Apparently, the United States and India just recently (as in, circa last Friday) agreed on their nuclear energy cooperation deal.
This deal has been in the works for at least a year now, and all of the pros and cons have been repeatedly beaten into everyone’s heads. Supporters say the nuclear deal will strengthen non-proliferation efforts by both countries (how exactly I’m not quite certain). The opposition argue that the nuclear deal encourages rogue states to quit the NPT and develop nuclear weapons. Whatever.
But in the CNN article, Nick Burns, the Undersecretary of State for Political Affairs (isn’t the Department of State inherently political anyway?) was quoted as saying the following:
“It sends a message that if you behave responsibly in regards to nonproliferation, and you play by the rules, you will not penalized, but will be invited to participate more fully in international nuclear trade.”
This statement was quickly followed by:
“I can assure you that the United States is not going to suggest a similar deal with any other country in the world. We have always felt of India as an exception.”
Let me get this straight: “Behave responsibly” means developing nuclear weapons, and then testing them, all while trash talking your neighbor (Pakistan) who clearly hates you already. It also means not joining the NPT and ignoring the demands of the international community. If I were a parent and India were my child, this would normally be the moment where I spank my kid and ground the prat. Instead, these countries should be “invited to participate more fully in the international nuclear trade.” But just as Iran and North Korea are getting all frisky with excitment, “I can assure you that the United States is not going to suggest a similar deal with any other country in the world.”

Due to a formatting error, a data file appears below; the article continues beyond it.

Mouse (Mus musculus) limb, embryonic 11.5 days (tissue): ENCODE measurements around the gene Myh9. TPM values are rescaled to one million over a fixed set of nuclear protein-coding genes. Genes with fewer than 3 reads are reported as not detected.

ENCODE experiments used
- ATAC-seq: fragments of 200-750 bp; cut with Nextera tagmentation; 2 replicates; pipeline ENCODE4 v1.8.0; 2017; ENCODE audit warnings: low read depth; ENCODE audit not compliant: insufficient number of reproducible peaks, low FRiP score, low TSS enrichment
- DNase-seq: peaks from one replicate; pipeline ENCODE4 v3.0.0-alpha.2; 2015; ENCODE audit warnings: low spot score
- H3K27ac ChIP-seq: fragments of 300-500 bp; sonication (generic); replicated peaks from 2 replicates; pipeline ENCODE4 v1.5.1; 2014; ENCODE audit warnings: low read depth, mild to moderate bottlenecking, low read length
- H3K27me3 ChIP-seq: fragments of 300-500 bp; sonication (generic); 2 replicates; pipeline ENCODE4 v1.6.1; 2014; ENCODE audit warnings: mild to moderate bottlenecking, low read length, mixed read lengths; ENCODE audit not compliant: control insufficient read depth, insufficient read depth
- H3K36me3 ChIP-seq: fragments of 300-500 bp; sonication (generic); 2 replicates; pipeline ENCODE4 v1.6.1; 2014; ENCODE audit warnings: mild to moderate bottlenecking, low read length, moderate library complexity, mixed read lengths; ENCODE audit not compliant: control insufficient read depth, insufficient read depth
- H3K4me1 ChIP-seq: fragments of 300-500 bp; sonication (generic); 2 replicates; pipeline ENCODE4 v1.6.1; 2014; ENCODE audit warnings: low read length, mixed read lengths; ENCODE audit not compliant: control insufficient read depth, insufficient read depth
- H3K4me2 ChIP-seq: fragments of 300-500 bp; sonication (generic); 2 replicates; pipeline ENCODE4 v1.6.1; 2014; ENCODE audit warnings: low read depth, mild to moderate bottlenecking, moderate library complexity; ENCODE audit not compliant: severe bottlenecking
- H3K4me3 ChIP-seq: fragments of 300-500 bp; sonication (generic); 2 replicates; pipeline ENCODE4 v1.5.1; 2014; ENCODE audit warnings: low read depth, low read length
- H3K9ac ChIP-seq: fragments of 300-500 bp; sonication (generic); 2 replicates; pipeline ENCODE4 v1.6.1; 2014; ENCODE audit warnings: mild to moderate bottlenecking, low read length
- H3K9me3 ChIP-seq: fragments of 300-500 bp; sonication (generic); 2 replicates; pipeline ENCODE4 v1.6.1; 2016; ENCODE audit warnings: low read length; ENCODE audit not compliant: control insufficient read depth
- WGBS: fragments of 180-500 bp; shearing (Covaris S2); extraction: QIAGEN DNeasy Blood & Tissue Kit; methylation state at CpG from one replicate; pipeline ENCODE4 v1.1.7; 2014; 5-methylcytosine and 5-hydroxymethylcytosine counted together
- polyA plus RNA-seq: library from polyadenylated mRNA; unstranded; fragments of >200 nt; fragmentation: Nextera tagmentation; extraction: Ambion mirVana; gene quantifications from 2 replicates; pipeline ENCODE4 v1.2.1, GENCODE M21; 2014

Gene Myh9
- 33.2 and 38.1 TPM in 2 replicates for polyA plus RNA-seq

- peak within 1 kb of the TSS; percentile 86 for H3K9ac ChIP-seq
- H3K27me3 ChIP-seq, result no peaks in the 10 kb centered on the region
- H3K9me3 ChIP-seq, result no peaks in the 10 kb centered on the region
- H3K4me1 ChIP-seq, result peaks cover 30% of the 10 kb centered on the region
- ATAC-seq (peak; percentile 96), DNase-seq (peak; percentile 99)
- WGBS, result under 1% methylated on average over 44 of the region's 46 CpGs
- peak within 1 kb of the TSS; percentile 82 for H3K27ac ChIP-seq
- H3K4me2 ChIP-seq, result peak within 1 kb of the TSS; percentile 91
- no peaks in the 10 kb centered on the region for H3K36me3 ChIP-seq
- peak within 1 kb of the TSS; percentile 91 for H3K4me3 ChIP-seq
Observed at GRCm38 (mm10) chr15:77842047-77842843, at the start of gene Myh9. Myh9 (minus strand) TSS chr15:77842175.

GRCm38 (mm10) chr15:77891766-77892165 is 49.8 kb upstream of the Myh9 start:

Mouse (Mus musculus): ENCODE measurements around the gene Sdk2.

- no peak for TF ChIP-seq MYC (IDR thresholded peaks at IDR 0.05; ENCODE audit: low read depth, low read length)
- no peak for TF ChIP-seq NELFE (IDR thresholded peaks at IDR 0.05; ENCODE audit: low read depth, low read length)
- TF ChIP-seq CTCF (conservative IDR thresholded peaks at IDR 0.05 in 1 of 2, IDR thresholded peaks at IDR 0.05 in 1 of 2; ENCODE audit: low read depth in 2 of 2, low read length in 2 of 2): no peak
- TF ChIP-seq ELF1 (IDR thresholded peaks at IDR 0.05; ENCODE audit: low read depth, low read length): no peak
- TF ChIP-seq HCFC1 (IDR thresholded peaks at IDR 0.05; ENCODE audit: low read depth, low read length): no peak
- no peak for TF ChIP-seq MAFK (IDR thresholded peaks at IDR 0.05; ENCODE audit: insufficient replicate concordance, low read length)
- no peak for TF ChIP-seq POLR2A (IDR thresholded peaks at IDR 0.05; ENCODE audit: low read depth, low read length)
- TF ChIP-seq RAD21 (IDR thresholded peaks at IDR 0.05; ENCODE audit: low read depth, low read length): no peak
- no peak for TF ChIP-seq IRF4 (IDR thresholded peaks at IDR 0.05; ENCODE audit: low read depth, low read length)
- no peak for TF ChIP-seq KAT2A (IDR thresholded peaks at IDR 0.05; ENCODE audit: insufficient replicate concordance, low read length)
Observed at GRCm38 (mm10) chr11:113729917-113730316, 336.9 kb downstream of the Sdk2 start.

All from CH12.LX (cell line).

So in conclusion, if you’re illegally developing nuclear weapons, the United States will reward your bad behavior with great perks. However, this rule does not apply to Iran, North Korea, and Pakistan. Is this madness? No, it’s Sparta.